6.4 iGEM recommendations

This final paragraph of the report suggests how the information of this report might contribute to the iGEM competition. These suggestions relate to value sensitive design incorporation, competition goals, liability cases, etc. See the list below for a number of suggestions:

  • Generally scientists start to realize that ethics should be a part of science research. When the research can have great impact on society or poses several moral challenges, as is the case in synthetic biology research, especially in an open source setting, this should be the case. Perhaps these ethical considerations should not be a gold medal requirement, but a minimal requirement, as is the case for modern research. This report could perhaps be a basis for an ethical checklist, before the project has started, once the project is starting, during the project and afterwards.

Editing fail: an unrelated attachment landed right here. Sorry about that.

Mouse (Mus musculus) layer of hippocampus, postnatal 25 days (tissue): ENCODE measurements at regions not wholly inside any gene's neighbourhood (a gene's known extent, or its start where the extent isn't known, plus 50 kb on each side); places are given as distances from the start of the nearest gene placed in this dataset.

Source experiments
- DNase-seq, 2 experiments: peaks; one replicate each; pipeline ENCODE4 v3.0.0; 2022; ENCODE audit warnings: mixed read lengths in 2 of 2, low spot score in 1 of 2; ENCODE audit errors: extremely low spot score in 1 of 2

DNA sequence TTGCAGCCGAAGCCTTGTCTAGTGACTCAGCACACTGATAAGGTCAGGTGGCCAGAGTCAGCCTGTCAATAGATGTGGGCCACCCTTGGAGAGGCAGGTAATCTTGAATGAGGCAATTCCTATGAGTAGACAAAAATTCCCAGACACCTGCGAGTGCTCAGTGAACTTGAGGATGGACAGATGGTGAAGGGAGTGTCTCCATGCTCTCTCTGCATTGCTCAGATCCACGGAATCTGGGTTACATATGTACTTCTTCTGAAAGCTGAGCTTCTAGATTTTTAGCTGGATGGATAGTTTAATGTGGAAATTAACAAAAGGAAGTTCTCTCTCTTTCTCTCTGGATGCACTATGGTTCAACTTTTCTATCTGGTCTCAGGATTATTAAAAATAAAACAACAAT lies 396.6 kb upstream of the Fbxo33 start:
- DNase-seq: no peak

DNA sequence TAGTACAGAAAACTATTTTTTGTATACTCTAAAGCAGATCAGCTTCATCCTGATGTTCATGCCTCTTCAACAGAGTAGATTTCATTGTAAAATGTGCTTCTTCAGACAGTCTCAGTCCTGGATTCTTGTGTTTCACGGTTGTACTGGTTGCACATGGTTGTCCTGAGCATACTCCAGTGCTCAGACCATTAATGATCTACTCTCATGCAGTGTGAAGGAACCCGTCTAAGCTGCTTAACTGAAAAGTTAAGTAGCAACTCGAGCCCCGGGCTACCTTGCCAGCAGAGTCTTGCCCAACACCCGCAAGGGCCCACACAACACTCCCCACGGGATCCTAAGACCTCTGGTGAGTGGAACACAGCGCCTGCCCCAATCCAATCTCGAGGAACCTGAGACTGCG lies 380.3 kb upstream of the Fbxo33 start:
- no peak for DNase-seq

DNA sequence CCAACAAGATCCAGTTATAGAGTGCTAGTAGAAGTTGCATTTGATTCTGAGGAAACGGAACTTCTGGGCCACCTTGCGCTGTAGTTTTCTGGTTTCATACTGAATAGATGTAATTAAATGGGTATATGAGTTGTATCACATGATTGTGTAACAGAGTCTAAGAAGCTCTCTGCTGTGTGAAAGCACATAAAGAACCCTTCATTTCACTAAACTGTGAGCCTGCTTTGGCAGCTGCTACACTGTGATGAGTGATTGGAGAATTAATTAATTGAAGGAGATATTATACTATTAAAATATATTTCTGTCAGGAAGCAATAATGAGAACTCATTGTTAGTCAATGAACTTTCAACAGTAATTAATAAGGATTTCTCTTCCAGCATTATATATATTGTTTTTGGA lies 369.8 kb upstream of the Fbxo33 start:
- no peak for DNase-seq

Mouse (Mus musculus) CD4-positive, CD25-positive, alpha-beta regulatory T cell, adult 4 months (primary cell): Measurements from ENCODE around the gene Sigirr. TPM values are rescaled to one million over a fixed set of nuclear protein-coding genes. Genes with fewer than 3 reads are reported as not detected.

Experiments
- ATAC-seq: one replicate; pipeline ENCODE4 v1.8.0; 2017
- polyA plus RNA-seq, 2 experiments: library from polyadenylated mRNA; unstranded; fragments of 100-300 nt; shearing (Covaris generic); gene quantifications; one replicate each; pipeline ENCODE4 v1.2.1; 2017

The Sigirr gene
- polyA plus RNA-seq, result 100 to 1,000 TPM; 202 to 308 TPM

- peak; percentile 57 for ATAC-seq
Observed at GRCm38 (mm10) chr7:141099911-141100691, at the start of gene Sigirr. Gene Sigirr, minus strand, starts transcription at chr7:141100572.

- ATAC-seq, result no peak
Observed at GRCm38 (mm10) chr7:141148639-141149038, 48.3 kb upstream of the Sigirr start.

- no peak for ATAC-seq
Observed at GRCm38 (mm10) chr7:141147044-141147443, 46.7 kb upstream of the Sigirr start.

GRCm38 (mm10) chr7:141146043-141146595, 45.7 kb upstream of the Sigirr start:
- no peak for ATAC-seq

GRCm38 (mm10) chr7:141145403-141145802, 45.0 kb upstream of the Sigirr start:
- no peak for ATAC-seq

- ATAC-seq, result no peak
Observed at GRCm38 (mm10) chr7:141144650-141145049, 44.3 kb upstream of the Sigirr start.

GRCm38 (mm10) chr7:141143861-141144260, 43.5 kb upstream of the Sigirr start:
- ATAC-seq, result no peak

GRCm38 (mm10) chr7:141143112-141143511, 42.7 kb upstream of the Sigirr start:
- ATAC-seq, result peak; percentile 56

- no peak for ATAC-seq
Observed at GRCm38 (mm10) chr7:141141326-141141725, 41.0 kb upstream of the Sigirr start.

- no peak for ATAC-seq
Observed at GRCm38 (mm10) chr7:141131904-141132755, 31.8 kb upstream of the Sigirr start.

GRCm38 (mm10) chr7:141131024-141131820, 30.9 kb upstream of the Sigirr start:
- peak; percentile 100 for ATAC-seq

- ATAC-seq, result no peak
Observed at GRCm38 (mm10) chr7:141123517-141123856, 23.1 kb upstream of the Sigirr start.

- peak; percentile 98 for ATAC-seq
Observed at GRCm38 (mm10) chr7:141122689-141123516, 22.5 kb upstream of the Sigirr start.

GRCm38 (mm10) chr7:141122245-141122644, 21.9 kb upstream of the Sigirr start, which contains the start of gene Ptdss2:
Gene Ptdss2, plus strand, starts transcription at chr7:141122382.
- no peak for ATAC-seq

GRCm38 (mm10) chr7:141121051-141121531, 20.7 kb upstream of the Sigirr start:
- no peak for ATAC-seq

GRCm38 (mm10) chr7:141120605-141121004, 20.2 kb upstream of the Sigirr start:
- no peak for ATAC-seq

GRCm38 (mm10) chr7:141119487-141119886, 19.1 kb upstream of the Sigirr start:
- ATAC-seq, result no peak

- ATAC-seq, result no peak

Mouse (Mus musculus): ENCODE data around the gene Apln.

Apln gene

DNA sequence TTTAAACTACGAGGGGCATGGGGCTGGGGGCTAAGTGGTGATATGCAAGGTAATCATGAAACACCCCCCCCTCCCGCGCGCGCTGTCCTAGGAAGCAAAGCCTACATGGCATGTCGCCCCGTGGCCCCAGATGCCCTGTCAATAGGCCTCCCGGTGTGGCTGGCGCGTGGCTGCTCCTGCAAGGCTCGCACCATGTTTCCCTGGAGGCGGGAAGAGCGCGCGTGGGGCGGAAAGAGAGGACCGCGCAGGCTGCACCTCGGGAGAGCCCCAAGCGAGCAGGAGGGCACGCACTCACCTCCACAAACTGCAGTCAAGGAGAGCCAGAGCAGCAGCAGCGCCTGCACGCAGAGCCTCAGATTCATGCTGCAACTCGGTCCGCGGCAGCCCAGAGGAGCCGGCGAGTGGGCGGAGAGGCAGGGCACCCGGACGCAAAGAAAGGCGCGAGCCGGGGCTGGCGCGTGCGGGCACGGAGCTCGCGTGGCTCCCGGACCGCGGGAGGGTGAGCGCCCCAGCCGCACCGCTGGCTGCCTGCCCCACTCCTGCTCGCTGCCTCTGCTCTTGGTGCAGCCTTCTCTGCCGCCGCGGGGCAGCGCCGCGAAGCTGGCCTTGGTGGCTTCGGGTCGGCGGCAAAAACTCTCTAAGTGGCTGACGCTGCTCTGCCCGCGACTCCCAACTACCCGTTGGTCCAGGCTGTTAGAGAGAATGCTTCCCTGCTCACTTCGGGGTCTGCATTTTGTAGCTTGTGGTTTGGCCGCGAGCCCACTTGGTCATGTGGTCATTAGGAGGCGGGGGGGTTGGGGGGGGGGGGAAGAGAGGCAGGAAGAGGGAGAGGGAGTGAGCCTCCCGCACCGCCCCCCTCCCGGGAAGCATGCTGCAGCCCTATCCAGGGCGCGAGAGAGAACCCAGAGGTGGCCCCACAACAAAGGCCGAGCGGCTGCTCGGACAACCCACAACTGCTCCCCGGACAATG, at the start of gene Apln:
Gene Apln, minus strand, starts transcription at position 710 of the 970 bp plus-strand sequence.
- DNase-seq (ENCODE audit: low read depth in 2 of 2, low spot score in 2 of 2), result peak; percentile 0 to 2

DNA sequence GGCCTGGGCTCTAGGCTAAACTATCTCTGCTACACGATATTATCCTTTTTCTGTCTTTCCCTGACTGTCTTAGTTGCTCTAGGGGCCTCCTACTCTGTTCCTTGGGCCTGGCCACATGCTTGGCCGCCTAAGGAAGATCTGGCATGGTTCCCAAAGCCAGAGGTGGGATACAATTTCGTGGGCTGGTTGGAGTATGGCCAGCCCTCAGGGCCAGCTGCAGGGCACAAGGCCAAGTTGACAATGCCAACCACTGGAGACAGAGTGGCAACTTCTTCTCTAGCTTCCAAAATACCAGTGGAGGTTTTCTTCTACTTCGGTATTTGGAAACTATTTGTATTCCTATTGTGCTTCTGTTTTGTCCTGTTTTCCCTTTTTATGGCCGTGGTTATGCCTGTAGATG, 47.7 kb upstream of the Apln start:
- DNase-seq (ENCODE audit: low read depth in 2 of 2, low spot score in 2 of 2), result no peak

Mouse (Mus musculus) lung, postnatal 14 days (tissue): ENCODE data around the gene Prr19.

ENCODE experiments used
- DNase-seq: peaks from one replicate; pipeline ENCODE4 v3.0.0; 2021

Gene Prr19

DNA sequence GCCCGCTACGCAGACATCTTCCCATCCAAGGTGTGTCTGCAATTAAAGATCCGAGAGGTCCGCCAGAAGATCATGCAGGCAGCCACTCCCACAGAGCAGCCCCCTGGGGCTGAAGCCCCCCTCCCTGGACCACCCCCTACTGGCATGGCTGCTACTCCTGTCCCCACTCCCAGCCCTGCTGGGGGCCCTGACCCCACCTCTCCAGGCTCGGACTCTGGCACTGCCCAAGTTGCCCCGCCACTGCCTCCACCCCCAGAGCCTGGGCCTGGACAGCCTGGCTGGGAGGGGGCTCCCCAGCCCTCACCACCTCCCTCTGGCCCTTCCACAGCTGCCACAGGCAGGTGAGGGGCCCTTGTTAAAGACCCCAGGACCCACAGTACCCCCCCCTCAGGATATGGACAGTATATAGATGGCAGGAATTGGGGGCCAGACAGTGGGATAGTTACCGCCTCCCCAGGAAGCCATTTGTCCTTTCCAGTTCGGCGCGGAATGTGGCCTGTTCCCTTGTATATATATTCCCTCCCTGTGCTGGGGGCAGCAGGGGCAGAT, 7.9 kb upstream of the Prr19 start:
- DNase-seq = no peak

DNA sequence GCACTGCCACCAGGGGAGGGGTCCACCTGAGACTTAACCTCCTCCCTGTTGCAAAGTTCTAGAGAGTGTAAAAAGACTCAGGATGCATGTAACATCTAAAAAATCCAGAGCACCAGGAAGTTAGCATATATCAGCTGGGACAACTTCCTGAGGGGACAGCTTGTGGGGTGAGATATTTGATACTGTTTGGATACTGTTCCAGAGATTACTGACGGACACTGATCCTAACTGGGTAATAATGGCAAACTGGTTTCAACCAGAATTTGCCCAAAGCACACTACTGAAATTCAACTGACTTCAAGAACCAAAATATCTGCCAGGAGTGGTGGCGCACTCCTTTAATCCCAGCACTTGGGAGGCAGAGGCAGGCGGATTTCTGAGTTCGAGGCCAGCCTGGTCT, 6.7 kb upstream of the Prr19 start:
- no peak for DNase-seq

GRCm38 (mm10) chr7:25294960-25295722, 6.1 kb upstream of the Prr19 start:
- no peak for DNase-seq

• Value sensitive design sessions were appreciated by all team members. These sessions ensure (when someone in the team makes sure of it) that these values are considered during the project. This report can be the basis of a value sensitive design brainstorming session or checklist for future iGEM teams. Perhaps value sensitive design sessions should even be a medal requirement.
  • Also, all iGEM teams may benefit from experiencing value sensitive design sessions and thinking about moral issues. Thinking about ethics in the project ensures thinking about the potential impact on society, helps scientists articulate their motives and generally helps scientists understand ethical concerns, which contributes to more fruitful public engagement strategies, also on small scale (i.e. family and friends).